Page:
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Logarithmic spiral photon orbits

  1. Aug 9, 2011 #1


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    It has been said if a photon crosses the event horizon of a black hole it will have a spiral orbit; The spiral is Archimedes [itex]r = r_{i}+r_{0}\theta^2[/itex]
    There is one such example in "Introduction to tensor calculus, relativity and cosmology" by D F Lawden on page 165

    Is it possible that the photon orbit is a logarithmic spiral? Does the spiral shape depend on the metric of the gravitational field?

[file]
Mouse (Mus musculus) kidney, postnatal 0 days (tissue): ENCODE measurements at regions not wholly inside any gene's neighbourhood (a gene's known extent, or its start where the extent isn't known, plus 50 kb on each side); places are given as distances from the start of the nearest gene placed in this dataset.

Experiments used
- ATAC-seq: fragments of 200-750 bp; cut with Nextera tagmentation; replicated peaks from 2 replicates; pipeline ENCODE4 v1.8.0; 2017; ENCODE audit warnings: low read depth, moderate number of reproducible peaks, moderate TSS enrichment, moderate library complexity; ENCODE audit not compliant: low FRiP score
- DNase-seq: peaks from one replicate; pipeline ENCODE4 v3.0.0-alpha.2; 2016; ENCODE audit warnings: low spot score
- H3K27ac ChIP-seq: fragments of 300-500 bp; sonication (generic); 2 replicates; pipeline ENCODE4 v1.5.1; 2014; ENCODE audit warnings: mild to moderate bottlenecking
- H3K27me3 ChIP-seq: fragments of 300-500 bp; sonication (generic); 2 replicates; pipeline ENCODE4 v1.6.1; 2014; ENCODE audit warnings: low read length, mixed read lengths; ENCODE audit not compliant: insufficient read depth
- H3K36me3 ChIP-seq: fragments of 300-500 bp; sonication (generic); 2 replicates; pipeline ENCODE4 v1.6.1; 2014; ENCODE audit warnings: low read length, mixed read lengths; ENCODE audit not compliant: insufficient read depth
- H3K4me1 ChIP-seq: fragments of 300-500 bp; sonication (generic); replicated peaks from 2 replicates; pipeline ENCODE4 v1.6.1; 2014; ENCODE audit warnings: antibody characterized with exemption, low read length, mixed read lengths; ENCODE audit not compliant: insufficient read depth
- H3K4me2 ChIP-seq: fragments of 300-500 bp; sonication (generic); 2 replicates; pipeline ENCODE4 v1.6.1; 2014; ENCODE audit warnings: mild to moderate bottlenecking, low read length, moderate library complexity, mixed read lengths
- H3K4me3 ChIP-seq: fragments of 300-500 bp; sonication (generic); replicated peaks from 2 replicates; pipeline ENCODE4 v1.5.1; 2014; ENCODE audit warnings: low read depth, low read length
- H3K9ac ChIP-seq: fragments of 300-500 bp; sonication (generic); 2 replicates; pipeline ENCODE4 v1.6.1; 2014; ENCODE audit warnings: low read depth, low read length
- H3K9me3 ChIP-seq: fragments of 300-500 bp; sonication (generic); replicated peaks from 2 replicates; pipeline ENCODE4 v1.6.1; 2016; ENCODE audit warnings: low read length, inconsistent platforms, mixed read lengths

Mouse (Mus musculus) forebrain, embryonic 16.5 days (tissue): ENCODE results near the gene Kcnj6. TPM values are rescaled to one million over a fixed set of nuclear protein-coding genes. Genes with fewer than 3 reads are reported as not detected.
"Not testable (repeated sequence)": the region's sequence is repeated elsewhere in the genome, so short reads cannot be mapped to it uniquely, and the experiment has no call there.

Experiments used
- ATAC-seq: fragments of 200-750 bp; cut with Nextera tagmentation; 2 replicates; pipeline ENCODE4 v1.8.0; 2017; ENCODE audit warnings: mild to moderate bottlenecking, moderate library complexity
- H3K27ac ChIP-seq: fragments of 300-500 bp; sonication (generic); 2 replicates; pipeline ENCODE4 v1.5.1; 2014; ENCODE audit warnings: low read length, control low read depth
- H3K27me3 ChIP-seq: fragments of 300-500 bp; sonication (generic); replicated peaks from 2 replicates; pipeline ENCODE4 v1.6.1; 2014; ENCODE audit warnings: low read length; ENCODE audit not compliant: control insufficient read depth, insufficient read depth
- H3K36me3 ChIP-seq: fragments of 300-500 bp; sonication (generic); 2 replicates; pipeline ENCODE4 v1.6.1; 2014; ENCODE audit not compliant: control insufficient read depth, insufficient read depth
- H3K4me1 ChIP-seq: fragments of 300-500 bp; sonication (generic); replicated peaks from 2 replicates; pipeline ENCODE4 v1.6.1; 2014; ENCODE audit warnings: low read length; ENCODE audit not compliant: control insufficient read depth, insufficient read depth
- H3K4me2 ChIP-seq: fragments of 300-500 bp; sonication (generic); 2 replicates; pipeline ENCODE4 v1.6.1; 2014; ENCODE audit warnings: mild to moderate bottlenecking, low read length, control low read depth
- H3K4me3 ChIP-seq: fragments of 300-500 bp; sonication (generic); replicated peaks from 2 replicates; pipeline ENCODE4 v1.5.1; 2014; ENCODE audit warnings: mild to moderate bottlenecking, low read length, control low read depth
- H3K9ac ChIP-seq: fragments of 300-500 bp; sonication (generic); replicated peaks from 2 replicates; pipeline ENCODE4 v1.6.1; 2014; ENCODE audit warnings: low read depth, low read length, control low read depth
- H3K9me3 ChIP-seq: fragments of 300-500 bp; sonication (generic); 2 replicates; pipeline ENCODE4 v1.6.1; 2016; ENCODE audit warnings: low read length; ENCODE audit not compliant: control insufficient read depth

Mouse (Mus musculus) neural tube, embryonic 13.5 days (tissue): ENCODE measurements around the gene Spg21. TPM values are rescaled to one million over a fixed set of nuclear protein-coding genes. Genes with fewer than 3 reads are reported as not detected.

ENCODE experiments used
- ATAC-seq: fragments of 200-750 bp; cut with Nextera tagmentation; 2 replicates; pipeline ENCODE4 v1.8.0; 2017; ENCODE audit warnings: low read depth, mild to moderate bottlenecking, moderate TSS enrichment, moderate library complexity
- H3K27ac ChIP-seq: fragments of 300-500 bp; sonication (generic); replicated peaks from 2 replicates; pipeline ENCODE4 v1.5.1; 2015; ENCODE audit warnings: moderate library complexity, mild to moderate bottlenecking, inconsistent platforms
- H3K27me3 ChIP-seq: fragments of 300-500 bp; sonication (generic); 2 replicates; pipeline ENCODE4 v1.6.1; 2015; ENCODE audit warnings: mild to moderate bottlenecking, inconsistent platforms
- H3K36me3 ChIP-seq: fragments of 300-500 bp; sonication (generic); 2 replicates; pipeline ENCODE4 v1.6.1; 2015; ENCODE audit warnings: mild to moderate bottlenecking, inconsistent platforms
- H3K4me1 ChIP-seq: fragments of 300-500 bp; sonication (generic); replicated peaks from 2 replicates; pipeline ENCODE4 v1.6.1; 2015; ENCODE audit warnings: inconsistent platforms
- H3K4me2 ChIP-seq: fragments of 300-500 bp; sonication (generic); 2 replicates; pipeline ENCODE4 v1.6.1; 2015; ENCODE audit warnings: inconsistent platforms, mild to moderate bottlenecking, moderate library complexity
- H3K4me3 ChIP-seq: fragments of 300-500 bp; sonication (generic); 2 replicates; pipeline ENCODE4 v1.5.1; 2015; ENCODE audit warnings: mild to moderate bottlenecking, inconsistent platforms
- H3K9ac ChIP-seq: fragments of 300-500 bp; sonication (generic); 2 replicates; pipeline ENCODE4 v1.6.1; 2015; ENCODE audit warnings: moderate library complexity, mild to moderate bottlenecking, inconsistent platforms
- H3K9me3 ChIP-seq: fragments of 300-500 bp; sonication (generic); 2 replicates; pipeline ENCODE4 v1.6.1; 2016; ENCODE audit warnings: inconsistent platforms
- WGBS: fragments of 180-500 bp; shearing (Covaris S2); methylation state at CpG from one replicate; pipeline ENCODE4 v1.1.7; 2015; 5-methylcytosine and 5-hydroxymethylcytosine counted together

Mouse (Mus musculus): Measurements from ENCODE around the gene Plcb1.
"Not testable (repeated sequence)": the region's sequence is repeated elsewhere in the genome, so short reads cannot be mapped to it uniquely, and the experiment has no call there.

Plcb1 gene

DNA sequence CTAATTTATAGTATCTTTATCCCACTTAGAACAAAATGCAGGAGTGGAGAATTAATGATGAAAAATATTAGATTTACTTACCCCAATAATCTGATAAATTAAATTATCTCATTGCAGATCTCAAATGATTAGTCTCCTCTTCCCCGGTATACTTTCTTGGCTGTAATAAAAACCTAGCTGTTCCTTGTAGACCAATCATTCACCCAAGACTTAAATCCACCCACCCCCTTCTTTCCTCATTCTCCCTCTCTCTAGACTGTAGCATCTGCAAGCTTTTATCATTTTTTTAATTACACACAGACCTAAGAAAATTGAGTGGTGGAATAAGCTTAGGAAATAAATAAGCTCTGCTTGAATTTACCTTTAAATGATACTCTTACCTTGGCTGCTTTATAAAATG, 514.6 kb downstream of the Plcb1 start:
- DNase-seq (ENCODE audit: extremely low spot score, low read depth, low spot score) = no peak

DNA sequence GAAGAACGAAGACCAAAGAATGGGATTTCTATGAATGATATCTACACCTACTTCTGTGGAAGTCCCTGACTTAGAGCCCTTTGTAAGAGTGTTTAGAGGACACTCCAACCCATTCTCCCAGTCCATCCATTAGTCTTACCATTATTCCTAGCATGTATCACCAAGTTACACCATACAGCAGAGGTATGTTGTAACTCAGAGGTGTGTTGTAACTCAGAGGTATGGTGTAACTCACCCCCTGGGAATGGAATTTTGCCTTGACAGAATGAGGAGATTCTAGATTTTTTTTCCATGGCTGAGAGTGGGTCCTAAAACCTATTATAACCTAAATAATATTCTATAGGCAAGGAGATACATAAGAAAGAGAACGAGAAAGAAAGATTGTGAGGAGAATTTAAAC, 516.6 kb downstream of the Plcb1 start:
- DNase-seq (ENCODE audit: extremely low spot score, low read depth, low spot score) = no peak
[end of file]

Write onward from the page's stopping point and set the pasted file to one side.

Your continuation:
2. jcsd
  3. Aug 9, 2011 #2


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    jpo, Is he talking about a Schwarzschild black hole or something more general? I'm afraid if he's talking about the photon orbits in Schwarzschild I'd have to disagree with him. At any rate, it's safe to say you won't find an orbit which is a logarithmic spiral.
  4. Aug 9, 2011 #3


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    the gravitational field he gives is determined by the metric
    [itex]ds^2 = r^2 (dr^2 + d\theta^2) + r(dz^2 - dt^2)[/itex]
    in quazi-cylindrical coordinates

    then he claims a photon emitted at [itex]z=0[/itex] will track the above Archimedes spiral
    Also, [itex]\dot{r} = \dot{z} = 0[/itex] initially
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